Parisian salons were hotbeds for contemporary music during the time period covered by three French composers featured in the third concert of the Carolina Summer Music Festival. The intimate and resplendent surroundings of the venue, the Jon Kuhn Gallery, evoked much of the ambience and excitement of that era. Only 100 music lovers were fortunate enough to attend; they were seated within a narrow, roughly rectangular space and surrounded by the play of prismatic colored lights from the rotating, free-standing and wall-mounted glass sculptures of the internationally-known artist.

The composer of the last work on the program, Gabriel Fauré (1845-1924), taught both composers featured on the first half of the concert. Composer and flutist Phillipe Gaubert (1879-1941) joined Fauré on the faculty of the Paris Conservatoire and was an active conductor. Maurice Ravel (1875-1937) entered the school as a piano major but Fauré convinced him to switch to composition.

My focus is biased toward strings and opera so Gaubert, a prolific composer of works for the flute, was a name new to me. His charming Trois Aquarelles (Three Watercolors), for flute, cello, and piano (1915), exploits the differences between the instruments more than their ability to blend. In the first movement, “Par un clair matin,” the flute’s wake-up call is accompanied by the piano’s scurrying arpeggios, suggesting beams of the morning sun. “Soir d’automme” gives each instrument a featured episode, such as a soaring episode for flute or a dark, brooding solo for the cello. Spanish castanets are suggested during the last movement, “Sérénade,” which has a tinge of the Middle East. Flutist Elizabeth Ransom played with a firmly-focused and warm tone while cellist Grace Lin Anderson produced a full, rich sound from the middle and lower range of her instrument. Pianist Ināra Zandmane, with the instrument’s lid fully up, produced sound of the most refined dynamics along with a wide kaleidoscope of color. It is hard to believe Gaubert composed this beguiling work while he was in the trenches of WWI!

The many early failures of the Portuguese, French, and British successfully to colonize Madagascar inspired the text of Ravel’s gorgeous Chansons madécasses, for soprano, flute, cello, and piano (1915). The composer drew upon alleged “translations” of native poems by Évariste Parney (1753-1814), and their explicit sexuality and anti-imperialist political sentiments caused some members of the audience at the June 16, 1926, premiere to walk out. (Elizabeth Sprague Coolidge had commissioned the work in 1925.) The first song, “Nahandove,” paints love-making in the moonlight, followed by “Aoua!,” with its anguished warning against white men. The set ends with the languorous “Il est doux.” The vocal part has been taken by sopranos and baritones. Mezzo-soprano Mary Siebert sang the words with extraordinary clarity and a warm tone. Perhaps the dry humidity caused slight flaws in two sustained notes in the first song. Her upper range was more than adequate for the startling forte opening of the second song, which was delivered with precision. The accompanying, constantly shifting chimera of sound was perfectly captured by her colleagues, flutist Ransom, cellist Anderson, and pianist Zandmane.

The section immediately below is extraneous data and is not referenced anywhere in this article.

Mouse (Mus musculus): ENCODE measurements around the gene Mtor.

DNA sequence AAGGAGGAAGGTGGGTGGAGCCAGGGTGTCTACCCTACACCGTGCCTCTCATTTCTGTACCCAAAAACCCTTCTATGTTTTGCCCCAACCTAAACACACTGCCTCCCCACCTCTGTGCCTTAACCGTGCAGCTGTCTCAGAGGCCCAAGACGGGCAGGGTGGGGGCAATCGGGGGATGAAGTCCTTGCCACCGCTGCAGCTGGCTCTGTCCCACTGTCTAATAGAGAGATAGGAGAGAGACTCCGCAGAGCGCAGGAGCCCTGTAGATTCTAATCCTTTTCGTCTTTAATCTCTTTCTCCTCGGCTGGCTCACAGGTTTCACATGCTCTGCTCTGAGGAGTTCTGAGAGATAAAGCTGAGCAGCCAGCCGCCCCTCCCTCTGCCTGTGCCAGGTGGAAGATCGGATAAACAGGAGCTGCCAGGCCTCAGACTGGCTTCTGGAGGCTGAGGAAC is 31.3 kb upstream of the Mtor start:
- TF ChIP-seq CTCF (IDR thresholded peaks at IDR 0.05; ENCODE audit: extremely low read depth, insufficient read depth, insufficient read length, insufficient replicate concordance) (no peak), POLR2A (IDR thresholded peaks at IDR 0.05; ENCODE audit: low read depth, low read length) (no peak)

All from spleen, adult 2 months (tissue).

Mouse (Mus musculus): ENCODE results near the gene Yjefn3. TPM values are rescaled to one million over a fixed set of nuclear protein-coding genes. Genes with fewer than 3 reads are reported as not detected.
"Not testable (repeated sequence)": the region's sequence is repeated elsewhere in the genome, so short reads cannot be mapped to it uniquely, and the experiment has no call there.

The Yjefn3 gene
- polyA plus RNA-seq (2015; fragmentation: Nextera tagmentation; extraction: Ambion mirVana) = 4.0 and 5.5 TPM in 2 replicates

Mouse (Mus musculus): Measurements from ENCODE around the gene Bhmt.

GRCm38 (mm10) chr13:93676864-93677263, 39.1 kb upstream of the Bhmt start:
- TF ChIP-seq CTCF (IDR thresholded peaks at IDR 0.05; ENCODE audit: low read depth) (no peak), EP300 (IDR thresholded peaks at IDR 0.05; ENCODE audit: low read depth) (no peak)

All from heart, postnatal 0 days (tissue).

Fauré’s first Piano Quartet, in C minor, Op. 15 (1879), is the composer’s most popular chamber music work, and it received an outstanding performance from the festival’s musicians. Pianist Zandmane’s control of the spectrum, from a hushed pp to forte, combined with the rich variety of her timbre, was breathtaking. She was joined by violinist Jacqui Carrasco, violist Diane Phoenix-Neal, and cellist Anderson. All three produced a full, warm string tone, and the composer gave each an opportunity to step into the spotlight. Balance and ensemble were extraordinary, especially in the opening of the first movement, which can and often does sound too thick, even when played by touring piano quartets. The delicate, gossamer second movement is my favorite part of the work, thanks to what Melvin Berger, in his Guide to Chamber Music, calls “a wispy (piano) melody over light pizzicato chords in the strings.” The melancholy adagio is followed by a finale with a rhythmic pattern suggestive of the first movement; it ends brilliantly. This superb interpretation deserved its standing ovation.

Preceding the performance, sculptor Jon Kuhn shared some important news and announced a gift for every member of the audience. Many music lovers will remember the Steinway & Sons’ Legendary Pianos Tour. Its last stop at Meredith College in November 2002 featured unique pianos that had belonged to famous virtuosi. Several of those were examples of “art pianos” in which an artist is allowed to customize outstanding instruments. Kuhn is doing this with the outstanding Viennese company, Bösendorfer. The Kuhn-Bösendorfer #1 half concert grand Model 225 will soon arrive in the gallery.

The free gift was a hardbound volume, Jon Kuhn: The Story of a Glass Sculpture, by James Yood. Late in the day on September 11, 2001, the Medical Director of Forsyth Regional Cancer Center Elms Allen called Kuhn. Their conversation led to the commission of “Hope and Healing,” a glass sculpture now on display in the center. The book documents every stage of its creation.